The Working Group was also presented with K-12 budget requests from DPI and SBE. These budget requests were presented for discussion only, and no votes were taken. K-12 budget requests include:
- School nutrition services
- Supplemental pay for child nutrition and transportation employees
- Remote learning resources
- Exceptional children services
- Cybersecurity infrastructure and services
- Re-entry resources for student physical and mental health
- Jump Start/Summer Bridge program
The K-12 budget requests totaled $377,096,215. Click here to see dollar amounts for each request.
The Continuity of State Operations Working Group met at 2:00 pm on Tuesday, April 21 and 3:00 pm on Thursday, April 23. The Working Group reviewed and amended a draft bill entitled “COVID-19 Time Sensitive Matters”. Bill sections that may be of interest to school boards are as follows:
- Section 13.5 Carryforward of Drivers Education Funds – Unexpended and unencumbered Drivers Education funds from FY 2019-20 shall not revert but remain available until the end of FY 2020-21. This section was added to the draft bill by an amendment from Representative Torbett.
- Section 21 Temporarily Remove Barriers to Allow Retirees of TSERS and LGERS to Return to Work on a Part-Time, Temporary, or Interim Basis During State of Emergency Related to COVID-19 – Will temporarily change the six month separation requirement for Teachers’ and State Employees’ Retirement System (TSERS) retirees to a one month separation and applies to individuals retiring on or after October 1, 2019 but before April 1, 2020. Temporarily lifts the earnings caps for TSERS and Local Governmental Employees’ Retirement System (LGERS) retirees from March 10, 2020 until expiration. Representative McNeil had prepared (but did not run) an amendment that would tie the hiring of retirees before six months to a specific COVID-19 issue. It is expected that this will be addressed in the Pensions and Retirement Committee, as the bill moves through the legislative process.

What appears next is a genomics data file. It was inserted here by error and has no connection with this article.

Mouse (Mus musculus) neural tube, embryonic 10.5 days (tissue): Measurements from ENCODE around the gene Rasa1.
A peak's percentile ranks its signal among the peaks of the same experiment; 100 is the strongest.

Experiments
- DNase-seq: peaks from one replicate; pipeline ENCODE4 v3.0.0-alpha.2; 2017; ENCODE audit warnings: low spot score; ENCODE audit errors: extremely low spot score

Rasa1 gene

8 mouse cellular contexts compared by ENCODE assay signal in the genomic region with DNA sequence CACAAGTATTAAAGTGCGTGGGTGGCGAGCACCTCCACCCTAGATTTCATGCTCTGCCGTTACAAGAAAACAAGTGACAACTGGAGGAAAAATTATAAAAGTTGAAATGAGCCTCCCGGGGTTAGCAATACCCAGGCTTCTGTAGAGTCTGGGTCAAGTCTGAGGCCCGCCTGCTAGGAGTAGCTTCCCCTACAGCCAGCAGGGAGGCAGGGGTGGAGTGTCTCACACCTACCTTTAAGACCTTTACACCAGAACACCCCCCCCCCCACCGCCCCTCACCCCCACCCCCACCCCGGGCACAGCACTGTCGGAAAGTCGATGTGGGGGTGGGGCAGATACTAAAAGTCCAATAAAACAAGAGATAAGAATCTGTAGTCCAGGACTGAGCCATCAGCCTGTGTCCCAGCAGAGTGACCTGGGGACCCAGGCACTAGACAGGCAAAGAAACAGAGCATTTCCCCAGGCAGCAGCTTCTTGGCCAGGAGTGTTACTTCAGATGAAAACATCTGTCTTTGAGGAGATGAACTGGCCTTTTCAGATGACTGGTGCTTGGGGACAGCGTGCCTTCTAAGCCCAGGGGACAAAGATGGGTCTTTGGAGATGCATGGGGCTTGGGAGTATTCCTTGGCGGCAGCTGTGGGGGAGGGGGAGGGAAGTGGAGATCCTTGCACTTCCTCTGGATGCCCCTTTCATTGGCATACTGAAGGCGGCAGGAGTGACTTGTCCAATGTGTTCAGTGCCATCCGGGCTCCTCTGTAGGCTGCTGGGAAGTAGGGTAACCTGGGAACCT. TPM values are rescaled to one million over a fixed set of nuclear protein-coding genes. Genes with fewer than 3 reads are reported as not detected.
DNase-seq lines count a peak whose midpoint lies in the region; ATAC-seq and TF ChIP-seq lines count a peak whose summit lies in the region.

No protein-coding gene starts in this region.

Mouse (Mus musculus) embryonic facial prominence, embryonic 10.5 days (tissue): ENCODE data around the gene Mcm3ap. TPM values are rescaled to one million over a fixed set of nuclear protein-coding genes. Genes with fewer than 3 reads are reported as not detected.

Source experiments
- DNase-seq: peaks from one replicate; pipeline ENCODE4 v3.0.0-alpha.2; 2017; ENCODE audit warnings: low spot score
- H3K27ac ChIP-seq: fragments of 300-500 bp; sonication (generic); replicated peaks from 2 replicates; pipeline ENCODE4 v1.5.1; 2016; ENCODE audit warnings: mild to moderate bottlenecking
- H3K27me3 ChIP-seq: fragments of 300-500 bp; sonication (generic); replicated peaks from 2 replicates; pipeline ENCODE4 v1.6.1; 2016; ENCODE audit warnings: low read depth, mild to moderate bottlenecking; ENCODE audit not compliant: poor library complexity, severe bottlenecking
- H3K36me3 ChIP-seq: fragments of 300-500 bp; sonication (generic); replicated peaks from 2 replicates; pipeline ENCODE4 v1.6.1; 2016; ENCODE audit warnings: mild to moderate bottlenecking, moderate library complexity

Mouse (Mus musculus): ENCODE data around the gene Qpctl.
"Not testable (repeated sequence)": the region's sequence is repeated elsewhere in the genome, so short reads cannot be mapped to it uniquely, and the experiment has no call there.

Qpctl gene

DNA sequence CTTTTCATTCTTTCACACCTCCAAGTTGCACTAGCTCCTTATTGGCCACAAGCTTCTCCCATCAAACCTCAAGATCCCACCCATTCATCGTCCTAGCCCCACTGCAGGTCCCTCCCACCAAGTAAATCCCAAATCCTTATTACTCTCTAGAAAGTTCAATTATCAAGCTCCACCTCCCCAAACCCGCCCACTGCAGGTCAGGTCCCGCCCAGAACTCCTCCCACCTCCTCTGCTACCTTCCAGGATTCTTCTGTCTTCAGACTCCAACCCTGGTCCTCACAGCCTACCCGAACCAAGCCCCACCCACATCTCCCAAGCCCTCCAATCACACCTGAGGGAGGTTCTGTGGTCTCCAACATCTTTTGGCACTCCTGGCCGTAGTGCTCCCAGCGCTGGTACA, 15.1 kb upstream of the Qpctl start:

- Section 27 Remote Participation in Open Meetings – Amends the Emergency Management Act to specifically authorize official meetings of public bodies to be conducted via remote, simultaneous communication during periods of declarations of emergency for public health reasons. Representative Harrison added an amendment to require a telephonic option for remote meetings that are simultaneously streamed live online.
The provision outlines specific requirements for conducting remote meetings and allowing public access. If a quasi-judicial hearing is held remotely, it requires all persons subject to the hearing to consent to it being held remotely. NCBSA believes that this requirement is problematic, given the prescriptive timelines in statute for many of the hearings held by local boards of education. We are working with the legislature to try to alleviate potential problems.
The amended bill was adopted by a unanimous vote and forwarded to the April 28 session. Chairman Bell said further amendments would be considered next week during the session, including adding back a section on agency regulatory relief that was deleted from Thursday’s draft bill.
The Economic Support Working Group met at 10:00 am on Tuesday, April 21. The Working Group heard a presentation from Jeff Sural, Director of the Broadband Infrastructure Office in the Department of Information Technology (DIT). Sural reported that the Federal Communications Commission (FCC) estimates that 94.8% of NC households have access to broadband, but only 78.3% of NC households have subscribed to broadband service (2017/18 Census data). It is estimated that 197,139 households with children lack internet access. DIT and DPI estimate that at least 100,000 hotspots are needed to provide student internet access. Sural provided the Working Group with maps of broadband availability and adoption (use of service) across the State. To find free or affordable high speed internet service or public Wi-Fi access locations, use the DIT website: ncbroadband.gov/covid19broadband. At the conclusion of the presentation, Representative Szoka stated that the COVID-19 crisis has shown that “high speed broadband service is more infrastructure than optional service” and that there is a role for government to work with industries providing service.